if i knew how to effectively do more than merely vote every so often on rather powerless 'this or that' sort of 'lesser than 2 evil' people or options at the ballots — if we were actually empowered to help make decisions in a more cybernetic / democratic methodological approach — perhaps we wouldn't all be so aggravated by the current state of The State ... because then we would've at least had the opportunity to really democratically participate in the decision-making instead of being involved in THE ILLUSION of free collective participation in our governments

    we need to reDesign all of this

    the government

    the economy

    healthcare

    taxes

    insurance

    energy

    its all broken

    its all been broken for far too long

    but we need to start with Designing and dreaming up new ways to do all of this stuff first, not the other way around

    not at all

    as Occupy went, unless i'm totally missing something here, some news coverage made it to television and other media outlets like the interwebz and newspapers and magazines, but the fad is over and the forces of The People with the approach of camping out like homeless people to inconvenience bankers and businessmen only did just that ... it created some inconvenience

    by comparison, when we look to Egypt, for example, Occupy seemed pretty flimsy, right? yeah, yeah, we get it — we're all upset that we're dealing with the neo-surfdom of the upper / lower classes still, and we're still dealing with the oh so romantic 'taxation with no representation' that made it to the history books as the emotional impetus for the real and original Tea Party and The American Revolution — but we either need to reDesign these failing systems and then overthrow and run things in a more citizen-centric manner that involves real listening and feedback loops to improve things for the 99% ( or maybe the 100%, that'd be nice to have more inclusivity, no? ) or we need to learn how to work it from the inside and empower ourselves via first person participation by The People — we need to hold our sovereign class up there far more accountable moving forward — we need to find out and let other common citizens understand how to become better engaged and involved and help really effect change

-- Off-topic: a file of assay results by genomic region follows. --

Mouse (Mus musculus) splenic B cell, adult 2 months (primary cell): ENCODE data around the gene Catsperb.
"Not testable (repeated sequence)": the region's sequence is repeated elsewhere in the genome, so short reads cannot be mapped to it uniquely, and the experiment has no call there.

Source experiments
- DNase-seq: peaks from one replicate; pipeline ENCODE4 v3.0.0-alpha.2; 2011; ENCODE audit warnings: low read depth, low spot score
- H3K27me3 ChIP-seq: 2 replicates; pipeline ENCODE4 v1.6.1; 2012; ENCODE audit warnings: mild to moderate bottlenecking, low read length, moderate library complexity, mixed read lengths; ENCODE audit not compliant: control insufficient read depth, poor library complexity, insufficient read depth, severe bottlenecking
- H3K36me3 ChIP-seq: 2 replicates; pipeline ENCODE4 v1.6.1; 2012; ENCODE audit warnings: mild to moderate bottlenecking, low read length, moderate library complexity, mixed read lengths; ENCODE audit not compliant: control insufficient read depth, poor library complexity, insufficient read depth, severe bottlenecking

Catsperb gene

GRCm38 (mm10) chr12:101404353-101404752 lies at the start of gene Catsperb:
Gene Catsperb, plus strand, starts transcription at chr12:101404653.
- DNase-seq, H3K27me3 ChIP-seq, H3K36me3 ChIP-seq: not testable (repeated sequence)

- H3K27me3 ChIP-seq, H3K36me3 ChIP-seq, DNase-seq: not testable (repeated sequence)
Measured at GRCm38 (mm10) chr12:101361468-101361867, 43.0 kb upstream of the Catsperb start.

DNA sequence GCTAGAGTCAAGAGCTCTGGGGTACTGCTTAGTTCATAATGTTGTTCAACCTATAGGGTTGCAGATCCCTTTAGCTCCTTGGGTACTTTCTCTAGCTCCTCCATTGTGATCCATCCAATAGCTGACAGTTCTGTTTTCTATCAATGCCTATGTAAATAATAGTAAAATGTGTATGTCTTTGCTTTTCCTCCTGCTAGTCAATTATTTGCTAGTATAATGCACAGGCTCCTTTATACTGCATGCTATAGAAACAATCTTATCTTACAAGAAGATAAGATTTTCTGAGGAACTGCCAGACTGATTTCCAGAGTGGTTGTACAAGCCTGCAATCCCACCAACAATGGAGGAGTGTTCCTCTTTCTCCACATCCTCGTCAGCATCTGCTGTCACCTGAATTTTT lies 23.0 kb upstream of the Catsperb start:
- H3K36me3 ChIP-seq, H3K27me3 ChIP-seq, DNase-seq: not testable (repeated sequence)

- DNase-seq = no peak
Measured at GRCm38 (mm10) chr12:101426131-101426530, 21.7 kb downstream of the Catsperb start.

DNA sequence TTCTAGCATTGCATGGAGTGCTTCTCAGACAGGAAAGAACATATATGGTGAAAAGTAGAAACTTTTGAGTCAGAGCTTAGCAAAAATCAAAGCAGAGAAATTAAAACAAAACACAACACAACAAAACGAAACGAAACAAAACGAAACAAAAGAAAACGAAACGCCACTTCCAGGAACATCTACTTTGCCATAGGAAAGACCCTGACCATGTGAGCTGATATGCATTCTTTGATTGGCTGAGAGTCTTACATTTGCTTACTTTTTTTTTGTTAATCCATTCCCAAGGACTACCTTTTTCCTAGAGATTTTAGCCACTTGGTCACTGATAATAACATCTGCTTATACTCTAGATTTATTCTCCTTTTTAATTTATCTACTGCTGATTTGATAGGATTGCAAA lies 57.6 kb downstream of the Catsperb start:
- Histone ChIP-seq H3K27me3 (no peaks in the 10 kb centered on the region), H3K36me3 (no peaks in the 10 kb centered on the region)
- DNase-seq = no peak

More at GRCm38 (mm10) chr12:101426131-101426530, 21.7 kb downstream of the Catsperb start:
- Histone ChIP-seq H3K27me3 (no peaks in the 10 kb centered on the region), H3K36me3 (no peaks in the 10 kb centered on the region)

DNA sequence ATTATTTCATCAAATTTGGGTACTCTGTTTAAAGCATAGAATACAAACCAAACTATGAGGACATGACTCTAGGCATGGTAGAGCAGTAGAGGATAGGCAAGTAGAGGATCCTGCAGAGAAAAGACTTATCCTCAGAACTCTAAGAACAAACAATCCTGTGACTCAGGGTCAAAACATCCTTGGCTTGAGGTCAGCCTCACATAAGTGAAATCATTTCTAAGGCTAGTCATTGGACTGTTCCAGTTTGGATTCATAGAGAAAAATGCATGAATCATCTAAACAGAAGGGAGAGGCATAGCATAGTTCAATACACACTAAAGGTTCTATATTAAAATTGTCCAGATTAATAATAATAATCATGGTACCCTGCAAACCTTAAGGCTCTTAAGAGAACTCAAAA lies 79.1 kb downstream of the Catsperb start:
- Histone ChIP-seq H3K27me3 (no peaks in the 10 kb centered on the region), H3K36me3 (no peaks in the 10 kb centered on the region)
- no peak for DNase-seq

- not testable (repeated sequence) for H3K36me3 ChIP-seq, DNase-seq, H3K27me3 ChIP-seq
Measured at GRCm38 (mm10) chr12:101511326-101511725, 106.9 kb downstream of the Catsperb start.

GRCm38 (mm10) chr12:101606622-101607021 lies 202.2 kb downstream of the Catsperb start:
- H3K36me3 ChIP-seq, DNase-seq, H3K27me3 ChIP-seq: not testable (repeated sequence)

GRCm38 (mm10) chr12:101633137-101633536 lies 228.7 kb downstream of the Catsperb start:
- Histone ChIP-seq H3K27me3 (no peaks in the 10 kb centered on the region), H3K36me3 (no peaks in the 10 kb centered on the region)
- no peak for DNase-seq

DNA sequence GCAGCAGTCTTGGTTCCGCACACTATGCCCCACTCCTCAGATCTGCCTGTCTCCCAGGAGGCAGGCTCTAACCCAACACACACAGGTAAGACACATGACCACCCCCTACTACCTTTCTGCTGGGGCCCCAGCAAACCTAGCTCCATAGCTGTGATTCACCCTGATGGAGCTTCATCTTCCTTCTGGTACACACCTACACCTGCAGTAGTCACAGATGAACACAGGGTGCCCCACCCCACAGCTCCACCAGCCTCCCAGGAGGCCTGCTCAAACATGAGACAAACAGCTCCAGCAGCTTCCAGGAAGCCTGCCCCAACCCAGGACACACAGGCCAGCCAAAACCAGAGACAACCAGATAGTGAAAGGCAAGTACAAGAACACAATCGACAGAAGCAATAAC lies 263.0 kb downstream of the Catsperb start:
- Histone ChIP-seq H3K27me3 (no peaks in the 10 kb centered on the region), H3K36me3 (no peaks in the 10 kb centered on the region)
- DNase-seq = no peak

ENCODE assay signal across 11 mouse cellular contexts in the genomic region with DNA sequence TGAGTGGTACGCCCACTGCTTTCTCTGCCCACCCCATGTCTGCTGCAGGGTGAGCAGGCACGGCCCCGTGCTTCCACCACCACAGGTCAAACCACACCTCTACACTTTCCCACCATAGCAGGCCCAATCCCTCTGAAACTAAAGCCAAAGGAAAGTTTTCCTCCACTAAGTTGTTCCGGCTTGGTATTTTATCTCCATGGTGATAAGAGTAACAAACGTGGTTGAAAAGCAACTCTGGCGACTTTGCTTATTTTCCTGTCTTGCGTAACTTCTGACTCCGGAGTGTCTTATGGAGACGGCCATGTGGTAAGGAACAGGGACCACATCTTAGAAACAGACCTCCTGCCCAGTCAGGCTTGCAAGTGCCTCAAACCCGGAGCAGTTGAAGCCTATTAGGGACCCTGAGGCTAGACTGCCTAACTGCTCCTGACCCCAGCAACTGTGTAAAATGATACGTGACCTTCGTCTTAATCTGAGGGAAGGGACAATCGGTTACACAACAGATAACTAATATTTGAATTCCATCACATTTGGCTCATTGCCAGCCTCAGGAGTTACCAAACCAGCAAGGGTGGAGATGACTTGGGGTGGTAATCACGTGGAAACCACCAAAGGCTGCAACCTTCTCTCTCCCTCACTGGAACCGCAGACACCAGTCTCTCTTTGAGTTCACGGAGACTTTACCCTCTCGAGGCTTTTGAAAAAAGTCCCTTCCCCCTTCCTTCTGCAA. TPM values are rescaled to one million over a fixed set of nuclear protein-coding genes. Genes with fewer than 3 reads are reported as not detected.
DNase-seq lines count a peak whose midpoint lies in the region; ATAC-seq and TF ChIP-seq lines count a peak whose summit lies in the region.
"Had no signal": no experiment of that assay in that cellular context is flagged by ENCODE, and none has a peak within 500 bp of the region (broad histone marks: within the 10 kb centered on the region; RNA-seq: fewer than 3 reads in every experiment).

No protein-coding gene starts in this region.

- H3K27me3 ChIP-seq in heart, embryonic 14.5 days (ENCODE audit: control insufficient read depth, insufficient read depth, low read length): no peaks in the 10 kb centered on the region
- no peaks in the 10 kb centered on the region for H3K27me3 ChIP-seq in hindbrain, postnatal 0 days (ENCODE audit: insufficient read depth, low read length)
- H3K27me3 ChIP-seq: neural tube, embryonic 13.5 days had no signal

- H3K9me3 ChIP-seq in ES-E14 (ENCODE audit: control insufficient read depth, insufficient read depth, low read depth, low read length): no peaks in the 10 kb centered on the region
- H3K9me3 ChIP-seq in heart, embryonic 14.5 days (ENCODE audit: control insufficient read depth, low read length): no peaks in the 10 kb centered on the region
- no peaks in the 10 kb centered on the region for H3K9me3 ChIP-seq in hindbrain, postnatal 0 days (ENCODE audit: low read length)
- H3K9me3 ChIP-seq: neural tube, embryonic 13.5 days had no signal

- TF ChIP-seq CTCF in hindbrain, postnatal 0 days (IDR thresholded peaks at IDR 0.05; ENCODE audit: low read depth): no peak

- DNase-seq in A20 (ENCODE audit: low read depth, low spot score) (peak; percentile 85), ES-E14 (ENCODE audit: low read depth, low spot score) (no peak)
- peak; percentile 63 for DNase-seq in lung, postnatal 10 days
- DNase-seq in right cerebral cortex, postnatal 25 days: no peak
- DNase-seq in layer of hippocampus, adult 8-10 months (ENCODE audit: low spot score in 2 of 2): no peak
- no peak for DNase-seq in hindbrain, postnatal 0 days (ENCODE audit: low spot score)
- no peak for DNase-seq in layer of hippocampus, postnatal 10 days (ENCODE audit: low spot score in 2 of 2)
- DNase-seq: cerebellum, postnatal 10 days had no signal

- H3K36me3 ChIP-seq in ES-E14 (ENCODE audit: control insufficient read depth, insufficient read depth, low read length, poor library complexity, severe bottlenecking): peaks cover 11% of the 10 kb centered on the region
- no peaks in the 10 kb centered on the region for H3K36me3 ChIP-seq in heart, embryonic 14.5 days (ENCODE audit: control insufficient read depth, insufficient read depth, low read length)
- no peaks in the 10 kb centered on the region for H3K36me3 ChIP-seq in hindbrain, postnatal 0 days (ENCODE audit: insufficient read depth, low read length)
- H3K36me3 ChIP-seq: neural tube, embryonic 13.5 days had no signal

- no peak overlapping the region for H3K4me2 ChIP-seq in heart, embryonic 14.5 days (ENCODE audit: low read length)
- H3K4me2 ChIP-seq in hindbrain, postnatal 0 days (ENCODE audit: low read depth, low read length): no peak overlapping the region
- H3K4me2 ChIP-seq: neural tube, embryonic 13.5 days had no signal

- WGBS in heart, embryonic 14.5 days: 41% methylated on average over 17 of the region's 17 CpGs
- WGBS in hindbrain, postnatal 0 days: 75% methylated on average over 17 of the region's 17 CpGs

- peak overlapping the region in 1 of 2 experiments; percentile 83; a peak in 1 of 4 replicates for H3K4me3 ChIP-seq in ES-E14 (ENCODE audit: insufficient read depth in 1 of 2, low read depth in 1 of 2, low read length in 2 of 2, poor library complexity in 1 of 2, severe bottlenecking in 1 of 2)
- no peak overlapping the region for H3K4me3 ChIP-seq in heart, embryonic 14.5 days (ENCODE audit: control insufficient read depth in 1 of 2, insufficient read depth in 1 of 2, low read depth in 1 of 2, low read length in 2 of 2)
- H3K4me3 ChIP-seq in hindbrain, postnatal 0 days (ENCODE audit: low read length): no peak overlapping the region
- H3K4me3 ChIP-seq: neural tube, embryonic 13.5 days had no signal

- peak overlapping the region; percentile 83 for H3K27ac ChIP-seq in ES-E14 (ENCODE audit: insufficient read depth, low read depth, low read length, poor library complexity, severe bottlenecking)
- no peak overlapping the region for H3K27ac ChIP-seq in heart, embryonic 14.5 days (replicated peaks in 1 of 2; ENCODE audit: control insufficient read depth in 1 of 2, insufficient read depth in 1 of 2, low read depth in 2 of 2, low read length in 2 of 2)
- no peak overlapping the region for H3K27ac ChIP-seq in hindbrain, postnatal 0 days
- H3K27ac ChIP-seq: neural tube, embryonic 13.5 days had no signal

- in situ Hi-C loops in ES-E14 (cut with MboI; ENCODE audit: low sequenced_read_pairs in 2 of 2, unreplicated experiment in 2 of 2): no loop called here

or we can all go back to pitching tents again to remotely update our Facebook statuses on our 4G tablets and smartphones from Occupy 2.0 and continue to live this sad illusion or participation we're so conveniently afforded ( to those that fall for the traps of social webified PR delivery systems that spin things far better than drive things with any sense of vectorial direction and momentum )

    who knows how to begin some better sense of direct participation with our governments?

    we need a plan

    i think we need to pursue both approaches

    Design and plan for the optimal scenario we'd like to live while also better attempting to engage upwards to change the beast from the inside